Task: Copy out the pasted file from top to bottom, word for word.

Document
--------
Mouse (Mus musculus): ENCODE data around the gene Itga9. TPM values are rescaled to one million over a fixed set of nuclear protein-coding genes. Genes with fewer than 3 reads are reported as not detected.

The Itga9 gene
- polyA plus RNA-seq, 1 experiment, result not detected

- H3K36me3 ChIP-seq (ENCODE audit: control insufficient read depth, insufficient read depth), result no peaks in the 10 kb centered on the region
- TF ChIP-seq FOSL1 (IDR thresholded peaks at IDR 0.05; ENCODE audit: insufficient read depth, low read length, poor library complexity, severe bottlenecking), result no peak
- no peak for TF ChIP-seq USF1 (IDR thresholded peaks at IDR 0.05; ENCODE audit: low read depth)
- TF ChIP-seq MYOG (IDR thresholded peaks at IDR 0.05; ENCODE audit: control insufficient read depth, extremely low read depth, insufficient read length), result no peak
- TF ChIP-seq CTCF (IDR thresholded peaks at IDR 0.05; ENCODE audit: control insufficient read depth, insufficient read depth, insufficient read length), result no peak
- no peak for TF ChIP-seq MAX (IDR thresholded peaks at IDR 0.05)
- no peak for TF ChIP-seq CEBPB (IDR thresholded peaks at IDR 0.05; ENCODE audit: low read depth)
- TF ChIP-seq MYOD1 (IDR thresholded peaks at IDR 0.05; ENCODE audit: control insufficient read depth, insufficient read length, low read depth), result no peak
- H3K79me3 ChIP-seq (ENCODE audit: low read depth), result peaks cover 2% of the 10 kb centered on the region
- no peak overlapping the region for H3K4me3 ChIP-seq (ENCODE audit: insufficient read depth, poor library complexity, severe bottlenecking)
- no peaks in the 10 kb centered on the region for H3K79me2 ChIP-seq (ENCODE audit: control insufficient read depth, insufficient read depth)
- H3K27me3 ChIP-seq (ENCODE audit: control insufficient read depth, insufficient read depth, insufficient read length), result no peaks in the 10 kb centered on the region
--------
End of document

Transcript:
Mouse (Mus musculus): ENCODE data around the gene Itga9. TPM values are rescaled to one million over a fixed set of nuclear protein-coding genes. Genes with fewer than 3 reads are reported as not detected.

The Itga9 gene
- polyA plus RNA-seq, 1 experiment, result not detected

- H3K36me3 ChIP-seq (ENCODE audit: control insufficient read depth, insufficient read depth), result no peaks in the 10 kb centered on the region
- TF ChIP-seq FOSL1 (IDR thresholded peaks at IDR 0.05; ENCODE audit: insufficient read depth, low read length, poor library complexity, severe bottlenecking), result no peak
- no peak for TF ChIP-seq USF1 (IDR thresholded peaks at IDR 0.05; ENCODE audit: low read depth)
- TF ChIP-seq MYOG (IDR thresholded peaks at IDR 0.05; ENCODE audit: control insufficient read depth, extremely low read depth, insufficient read length), result no peak
- TF ChIP-seq CTCF (IDR thresholded peaks at IDR 0.05; ENCODE audit: control insufficient read depth, insufficient read depth, insufficient read length), result no peak
- no peak for TF ChIP-seq MAX (IDR thresholded peaks at IDR 0.05)
- no peak for TF ChIP-seq CEBPB (IDR thresholded peaks at IDR 0.05; ENCODE audit: low read depth)
- TF ChIP-seq MYOD1 (IDR thresholded peaks at IDR 0.05; ENCODE audit: control insufficient read depth, insufficient read length, low read depth), result no peak
- H3K79me3 ChIP-seq (ENCODE audit: low read depth), result peaks cover 2% of the 10 kb centered on the region
- no peak overlapping the region for H3K4me3 ChIP-seq (ENCODE audit: insufficient read depth, poor library complexity, severe bottlenecking)
- no peaks in the 10 kb centered on the region for H3K79me2 ChIP-seq (ENCODE audit: control insufficient read depth, insufficient read depth)
- H3K27me3 ChIP-seq (ENCODE audit: control insufficient read depth, insufficient read depth, insufficient read length), result no peaks in the 10 kb centered on the region